Perhaps the best-known prototype of the Splinternet is in China. In 2000, then-US President Bill Clinton, in a speech at Johns Hopkins University, hinted at the possibility that the Internet could unleash a new information age in China. “We know how much the internet has changed America, and we’re already an open society. Imagine how much it could change China,” Clinton famously said. In the years that followed, the Chinese government — in an approach known as The Great Firewall — kept every major Western website blocked or censored. The country is known to have a local alternative for every major app and website. In fact, China was already taking action against American websites during Clinton’s speech, which he also acknowledged. However, he stressed that these attempts would be unsuccessful. “It’s like nailing jelly to the wall.”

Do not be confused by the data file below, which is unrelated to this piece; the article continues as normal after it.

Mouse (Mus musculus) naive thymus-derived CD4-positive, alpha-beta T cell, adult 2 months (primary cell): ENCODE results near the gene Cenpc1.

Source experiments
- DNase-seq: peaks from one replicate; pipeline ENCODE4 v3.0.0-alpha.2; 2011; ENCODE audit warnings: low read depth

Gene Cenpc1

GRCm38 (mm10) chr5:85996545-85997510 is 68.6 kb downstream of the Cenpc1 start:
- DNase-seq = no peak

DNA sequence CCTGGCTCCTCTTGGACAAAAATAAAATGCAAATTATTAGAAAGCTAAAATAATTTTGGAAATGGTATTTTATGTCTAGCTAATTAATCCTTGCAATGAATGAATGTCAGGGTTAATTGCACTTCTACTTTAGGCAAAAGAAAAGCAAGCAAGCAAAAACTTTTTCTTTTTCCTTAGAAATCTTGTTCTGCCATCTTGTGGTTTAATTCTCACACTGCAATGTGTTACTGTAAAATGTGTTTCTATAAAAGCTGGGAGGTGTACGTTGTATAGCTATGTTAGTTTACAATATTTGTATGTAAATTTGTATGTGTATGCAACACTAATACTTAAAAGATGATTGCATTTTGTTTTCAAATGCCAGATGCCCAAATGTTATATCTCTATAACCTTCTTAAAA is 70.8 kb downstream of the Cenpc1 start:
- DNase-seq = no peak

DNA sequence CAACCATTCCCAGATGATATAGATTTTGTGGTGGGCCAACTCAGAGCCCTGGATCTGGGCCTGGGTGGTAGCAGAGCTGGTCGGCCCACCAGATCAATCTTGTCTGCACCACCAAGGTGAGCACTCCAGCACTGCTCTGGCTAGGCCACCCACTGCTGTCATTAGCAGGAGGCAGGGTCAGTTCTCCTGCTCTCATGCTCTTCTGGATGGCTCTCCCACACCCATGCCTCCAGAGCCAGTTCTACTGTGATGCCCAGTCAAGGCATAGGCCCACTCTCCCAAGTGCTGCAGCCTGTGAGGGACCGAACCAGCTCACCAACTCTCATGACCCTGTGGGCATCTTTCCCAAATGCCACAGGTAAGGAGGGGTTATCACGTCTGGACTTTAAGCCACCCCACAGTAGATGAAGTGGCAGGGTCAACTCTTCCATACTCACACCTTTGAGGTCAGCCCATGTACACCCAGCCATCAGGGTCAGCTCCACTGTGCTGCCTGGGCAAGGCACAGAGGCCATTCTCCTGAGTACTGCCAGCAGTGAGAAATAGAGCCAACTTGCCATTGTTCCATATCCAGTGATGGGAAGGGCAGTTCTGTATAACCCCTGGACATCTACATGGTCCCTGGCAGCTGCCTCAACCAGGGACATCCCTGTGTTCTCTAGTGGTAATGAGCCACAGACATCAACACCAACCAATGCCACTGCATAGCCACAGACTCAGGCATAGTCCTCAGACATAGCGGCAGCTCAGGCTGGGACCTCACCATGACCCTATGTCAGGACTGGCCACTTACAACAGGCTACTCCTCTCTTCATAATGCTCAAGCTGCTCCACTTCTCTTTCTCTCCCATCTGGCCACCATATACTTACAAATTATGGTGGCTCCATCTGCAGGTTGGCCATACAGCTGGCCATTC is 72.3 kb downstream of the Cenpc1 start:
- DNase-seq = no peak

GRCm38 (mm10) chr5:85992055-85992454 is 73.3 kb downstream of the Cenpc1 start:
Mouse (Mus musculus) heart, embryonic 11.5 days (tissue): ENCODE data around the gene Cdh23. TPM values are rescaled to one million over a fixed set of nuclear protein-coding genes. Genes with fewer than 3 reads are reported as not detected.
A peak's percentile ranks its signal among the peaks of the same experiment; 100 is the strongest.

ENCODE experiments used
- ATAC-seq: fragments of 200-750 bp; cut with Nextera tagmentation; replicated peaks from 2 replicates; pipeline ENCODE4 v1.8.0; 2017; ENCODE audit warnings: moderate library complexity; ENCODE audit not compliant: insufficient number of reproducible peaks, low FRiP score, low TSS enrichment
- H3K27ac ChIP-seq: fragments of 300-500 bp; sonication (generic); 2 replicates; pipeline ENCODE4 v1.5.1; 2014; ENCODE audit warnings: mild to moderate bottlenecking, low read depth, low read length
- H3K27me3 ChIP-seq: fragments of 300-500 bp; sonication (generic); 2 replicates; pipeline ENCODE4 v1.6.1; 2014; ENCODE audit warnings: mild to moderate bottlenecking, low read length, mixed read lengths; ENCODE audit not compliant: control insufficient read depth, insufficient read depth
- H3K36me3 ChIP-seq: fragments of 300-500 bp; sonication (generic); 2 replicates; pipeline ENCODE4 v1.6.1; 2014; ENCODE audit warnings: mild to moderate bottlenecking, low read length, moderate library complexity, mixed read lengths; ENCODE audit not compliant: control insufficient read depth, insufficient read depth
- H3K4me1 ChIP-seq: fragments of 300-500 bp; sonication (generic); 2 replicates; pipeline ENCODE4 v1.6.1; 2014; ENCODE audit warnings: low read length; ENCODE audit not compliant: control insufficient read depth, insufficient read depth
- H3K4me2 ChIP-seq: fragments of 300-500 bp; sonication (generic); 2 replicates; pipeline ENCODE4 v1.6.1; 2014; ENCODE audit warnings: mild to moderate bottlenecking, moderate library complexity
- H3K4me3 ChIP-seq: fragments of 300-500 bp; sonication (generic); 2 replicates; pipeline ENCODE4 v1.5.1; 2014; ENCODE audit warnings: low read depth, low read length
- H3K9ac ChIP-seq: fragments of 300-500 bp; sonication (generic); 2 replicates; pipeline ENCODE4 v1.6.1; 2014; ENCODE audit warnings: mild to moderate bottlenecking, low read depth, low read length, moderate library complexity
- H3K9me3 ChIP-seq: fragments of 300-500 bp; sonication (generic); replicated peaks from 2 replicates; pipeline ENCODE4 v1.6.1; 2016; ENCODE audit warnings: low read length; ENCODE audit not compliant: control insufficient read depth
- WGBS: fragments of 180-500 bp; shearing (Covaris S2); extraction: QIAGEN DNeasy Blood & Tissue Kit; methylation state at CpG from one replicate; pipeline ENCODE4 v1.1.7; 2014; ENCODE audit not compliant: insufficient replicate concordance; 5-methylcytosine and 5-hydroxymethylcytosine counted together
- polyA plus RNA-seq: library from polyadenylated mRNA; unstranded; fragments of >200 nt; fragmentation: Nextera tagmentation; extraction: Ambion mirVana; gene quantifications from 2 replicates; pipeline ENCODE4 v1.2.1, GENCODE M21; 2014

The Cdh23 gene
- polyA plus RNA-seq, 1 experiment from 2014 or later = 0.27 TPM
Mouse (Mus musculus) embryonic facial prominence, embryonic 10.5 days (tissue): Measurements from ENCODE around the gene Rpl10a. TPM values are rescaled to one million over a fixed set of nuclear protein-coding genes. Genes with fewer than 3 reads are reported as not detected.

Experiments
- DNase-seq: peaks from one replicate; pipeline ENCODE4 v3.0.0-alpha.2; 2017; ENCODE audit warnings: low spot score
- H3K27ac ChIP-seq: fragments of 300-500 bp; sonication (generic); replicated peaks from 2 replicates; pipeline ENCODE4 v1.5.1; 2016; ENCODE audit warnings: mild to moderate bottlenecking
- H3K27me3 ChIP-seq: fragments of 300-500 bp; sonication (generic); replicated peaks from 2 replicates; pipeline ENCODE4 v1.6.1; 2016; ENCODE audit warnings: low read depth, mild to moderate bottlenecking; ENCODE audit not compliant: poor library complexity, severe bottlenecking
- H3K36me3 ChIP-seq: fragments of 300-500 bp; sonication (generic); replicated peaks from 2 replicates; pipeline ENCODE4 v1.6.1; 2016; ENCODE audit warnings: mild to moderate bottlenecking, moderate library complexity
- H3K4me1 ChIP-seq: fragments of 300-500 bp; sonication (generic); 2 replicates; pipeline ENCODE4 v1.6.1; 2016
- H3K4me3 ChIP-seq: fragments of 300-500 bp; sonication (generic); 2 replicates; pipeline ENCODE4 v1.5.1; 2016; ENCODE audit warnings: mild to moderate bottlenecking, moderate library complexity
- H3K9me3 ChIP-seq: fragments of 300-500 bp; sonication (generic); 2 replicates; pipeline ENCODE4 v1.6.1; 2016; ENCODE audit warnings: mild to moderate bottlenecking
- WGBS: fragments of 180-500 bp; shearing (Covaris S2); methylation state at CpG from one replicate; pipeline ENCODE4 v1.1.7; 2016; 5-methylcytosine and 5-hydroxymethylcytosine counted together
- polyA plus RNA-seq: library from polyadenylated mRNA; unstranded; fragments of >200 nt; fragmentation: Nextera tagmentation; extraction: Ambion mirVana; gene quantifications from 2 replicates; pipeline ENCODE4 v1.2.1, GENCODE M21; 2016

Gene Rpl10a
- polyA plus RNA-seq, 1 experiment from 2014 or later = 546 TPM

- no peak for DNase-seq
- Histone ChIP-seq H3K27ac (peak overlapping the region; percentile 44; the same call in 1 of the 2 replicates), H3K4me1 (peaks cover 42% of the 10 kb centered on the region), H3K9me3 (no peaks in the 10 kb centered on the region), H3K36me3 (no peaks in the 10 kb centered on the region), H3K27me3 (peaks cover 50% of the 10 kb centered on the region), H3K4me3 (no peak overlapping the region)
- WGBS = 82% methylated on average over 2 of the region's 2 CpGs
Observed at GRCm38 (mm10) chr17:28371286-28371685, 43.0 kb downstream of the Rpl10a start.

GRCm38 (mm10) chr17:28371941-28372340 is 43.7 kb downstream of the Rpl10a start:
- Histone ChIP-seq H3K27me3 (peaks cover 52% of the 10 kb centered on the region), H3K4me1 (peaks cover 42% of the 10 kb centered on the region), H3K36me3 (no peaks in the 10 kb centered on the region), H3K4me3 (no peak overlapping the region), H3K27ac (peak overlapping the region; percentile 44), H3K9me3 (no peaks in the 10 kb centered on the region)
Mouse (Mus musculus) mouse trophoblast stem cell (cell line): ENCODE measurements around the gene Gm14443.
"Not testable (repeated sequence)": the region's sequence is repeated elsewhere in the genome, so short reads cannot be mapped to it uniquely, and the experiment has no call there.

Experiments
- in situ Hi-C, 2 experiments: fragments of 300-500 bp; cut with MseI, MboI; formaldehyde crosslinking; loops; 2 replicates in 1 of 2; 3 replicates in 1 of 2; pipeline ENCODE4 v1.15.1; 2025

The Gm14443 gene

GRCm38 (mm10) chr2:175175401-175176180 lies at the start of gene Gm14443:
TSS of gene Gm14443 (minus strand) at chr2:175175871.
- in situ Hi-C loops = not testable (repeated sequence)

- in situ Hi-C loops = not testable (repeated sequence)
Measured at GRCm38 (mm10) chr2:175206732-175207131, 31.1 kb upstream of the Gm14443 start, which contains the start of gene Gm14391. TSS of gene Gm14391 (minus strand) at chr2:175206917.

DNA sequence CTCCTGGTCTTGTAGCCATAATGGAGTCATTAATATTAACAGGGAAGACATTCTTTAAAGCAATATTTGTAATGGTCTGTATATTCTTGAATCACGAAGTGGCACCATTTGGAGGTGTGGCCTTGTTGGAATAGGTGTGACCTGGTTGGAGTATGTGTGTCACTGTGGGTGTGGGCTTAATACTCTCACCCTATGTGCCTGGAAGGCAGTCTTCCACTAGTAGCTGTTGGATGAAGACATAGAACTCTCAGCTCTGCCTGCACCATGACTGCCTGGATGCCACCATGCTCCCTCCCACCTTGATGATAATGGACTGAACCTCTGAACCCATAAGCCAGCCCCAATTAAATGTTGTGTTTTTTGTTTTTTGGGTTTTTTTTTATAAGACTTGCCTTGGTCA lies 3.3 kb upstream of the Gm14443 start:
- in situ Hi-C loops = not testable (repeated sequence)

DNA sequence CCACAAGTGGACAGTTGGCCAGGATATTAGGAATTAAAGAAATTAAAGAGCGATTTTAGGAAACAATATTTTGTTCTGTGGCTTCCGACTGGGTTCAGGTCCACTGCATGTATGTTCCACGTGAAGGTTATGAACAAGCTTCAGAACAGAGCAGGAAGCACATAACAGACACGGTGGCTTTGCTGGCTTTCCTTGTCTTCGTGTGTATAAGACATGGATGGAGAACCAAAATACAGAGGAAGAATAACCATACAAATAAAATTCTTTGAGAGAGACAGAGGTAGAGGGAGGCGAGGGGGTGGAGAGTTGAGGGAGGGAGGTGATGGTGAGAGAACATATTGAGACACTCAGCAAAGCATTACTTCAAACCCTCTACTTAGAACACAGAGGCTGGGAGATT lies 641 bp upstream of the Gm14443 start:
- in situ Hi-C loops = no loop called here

In 2022, China isn’t the only country trying to keep the global internet in check. Jillian C. York, an American free speech activist, notes that location often determines what information can be accessed on the Internet. Even something as simple as a map has different iterations depending on the region you want to access it from. Therefore, York writes, “A Pakistani user sees a sanitized version of Twitter, while an American user has access, as far as we know, to all the content they want.”